RIO RANCHO, N.M. — Waste Management of New Mexico Inc. has denied wrongdoing in its landfill disposal of material from a brackish groundwater well site in 2018.
In October, the New Mexico Environment Department issued a notice of violation saying Waste Management’s didn’t properly document and test 288 tons of solids left from evaporation of water produced during water-treatment testing at the well site. The material was disposed of at the Rio Rancho landfill in 2018.
NMED spokeswoman Maddy Hayden has said the landfill generally complies with regulations and the department has no concerns about its ability to isolate waste from the environment. The issue was with the classification, testing and obedience to regulations for the waste, which NMED considers sludge and special waste.
The Waste Management response, signed by District Manager Doug Shimic and dated Nov. 6, said NMED hadn’t provided proof of wrongdoing and asked that the notice of violation be retracted. The response also requested that NMED issue a statement that the Rio Rancho landfill protects human health and the environment.
Shimic wrote that of the loads in question, a customer classified 48 as clean dirt and seven as yard, construction or demolition waste. Waste Management hasn’t received clear evidence that those loads came from any entity associated with the well site, he wrote.
The customer didn’t indicate that the loads were special waste or sludge, Shimic wrote. He added that landfill employees inspected the loads and didn’t see or smell anything conflicting with the customer’s classification.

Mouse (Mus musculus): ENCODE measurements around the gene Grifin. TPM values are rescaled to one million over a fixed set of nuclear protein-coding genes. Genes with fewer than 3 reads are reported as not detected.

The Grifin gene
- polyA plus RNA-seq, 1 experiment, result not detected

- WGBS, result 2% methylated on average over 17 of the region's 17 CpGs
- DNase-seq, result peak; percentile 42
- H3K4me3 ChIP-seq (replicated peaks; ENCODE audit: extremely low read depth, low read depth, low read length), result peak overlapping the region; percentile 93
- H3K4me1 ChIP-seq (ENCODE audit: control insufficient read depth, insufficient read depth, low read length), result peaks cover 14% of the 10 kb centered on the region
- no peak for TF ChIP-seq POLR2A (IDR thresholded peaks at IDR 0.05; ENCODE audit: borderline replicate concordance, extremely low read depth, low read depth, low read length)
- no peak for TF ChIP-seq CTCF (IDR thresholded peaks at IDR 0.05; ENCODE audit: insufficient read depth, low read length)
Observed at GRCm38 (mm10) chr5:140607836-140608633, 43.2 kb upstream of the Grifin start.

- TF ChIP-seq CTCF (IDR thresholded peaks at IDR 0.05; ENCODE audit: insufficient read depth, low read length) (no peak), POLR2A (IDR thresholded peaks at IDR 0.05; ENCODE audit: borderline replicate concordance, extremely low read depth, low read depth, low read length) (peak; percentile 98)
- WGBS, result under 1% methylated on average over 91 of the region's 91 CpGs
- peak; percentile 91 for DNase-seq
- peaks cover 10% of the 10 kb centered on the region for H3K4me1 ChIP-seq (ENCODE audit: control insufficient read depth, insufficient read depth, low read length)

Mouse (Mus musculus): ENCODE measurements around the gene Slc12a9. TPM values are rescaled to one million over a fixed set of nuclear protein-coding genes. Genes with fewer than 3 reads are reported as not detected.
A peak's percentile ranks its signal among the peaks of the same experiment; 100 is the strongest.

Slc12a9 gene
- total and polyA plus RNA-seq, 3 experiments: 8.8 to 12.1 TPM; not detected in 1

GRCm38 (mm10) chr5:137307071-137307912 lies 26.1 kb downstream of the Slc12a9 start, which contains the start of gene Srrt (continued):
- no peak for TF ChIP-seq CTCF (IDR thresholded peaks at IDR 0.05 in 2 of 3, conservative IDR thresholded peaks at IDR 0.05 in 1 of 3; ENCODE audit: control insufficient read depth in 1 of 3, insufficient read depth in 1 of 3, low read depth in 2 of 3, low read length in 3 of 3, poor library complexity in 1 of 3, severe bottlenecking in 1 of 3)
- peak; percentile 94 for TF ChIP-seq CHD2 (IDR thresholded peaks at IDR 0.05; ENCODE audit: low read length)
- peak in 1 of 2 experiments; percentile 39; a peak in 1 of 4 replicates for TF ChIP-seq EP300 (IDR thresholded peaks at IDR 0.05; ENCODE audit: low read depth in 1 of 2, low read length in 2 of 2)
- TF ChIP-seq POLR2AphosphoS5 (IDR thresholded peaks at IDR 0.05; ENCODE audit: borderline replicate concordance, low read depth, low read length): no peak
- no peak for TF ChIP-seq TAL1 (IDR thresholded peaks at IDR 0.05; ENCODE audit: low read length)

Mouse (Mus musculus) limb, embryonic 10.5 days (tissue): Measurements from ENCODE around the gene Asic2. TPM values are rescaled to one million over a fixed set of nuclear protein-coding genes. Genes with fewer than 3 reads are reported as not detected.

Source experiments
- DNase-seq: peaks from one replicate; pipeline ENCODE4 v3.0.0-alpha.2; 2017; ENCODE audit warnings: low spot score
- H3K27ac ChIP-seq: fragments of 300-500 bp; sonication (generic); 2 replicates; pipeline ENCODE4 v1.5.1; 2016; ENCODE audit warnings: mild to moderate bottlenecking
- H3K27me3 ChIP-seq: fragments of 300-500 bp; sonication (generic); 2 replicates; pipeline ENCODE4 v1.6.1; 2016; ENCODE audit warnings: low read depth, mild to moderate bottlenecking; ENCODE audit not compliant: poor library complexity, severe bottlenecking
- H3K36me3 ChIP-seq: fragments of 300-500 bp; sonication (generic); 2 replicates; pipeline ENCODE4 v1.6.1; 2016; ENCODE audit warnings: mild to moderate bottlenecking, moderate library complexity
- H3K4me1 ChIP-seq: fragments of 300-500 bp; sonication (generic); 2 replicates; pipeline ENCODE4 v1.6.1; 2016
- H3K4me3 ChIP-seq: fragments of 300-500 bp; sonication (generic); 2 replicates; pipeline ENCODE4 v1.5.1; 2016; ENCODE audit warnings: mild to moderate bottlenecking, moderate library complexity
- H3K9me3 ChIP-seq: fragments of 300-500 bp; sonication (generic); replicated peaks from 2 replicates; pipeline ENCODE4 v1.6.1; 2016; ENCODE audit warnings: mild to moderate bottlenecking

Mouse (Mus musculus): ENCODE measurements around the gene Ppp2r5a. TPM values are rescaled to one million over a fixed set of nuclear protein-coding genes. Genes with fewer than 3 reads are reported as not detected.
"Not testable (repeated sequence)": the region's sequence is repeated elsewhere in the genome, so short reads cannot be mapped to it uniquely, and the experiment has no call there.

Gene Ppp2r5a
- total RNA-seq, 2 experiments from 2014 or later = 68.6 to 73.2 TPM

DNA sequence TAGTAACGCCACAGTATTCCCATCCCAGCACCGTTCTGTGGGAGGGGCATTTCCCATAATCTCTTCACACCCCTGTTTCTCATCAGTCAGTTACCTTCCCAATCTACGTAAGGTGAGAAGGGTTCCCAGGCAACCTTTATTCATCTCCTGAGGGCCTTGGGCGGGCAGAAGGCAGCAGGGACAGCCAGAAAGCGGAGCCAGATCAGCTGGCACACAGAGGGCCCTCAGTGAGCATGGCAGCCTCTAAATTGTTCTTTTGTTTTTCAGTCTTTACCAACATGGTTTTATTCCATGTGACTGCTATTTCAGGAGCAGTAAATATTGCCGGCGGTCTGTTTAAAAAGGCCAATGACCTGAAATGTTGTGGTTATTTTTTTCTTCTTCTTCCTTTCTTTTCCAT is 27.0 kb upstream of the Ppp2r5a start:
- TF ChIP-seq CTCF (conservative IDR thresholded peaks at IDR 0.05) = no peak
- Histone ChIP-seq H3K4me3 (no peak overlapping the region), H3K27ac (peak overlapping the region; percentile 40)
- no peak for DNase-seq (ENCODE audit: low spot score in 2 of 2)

Shimic also questioned whether the waste was sludge, since the definition refers to water and wastewater plants and doesn’t include cleaned wastewater discharged from such a plant.
Waste Management and NMED agreed that the waste wasn’t hazardous or radioactive, he wrote. Shimic said he understood that the department and IMH Financial Corp., which owned the well site, had decided that any arsenic and radium in water or waste material from the wells was well below the limit the landfill could accept.
Arsenic and radium occur naturally in groundwater in many places, including New Mexico.
The loads were dumped in a lined landfill cell, and any leachate, or liquids produced from the waste in the cell, are handled according to an NMED-approved plan, Shimic wrote. He said the landfill generates little leachate because of the dry climate and procedures designed to minimize its production.
Also, Shimic wrote that Waste Management uses leachate for dust control only over the lined landfill and has restrictive requirements such as dilution before application.
He said NMED should close the investigation.
The department will evaluate the response and decide whether to take any further enforcement action.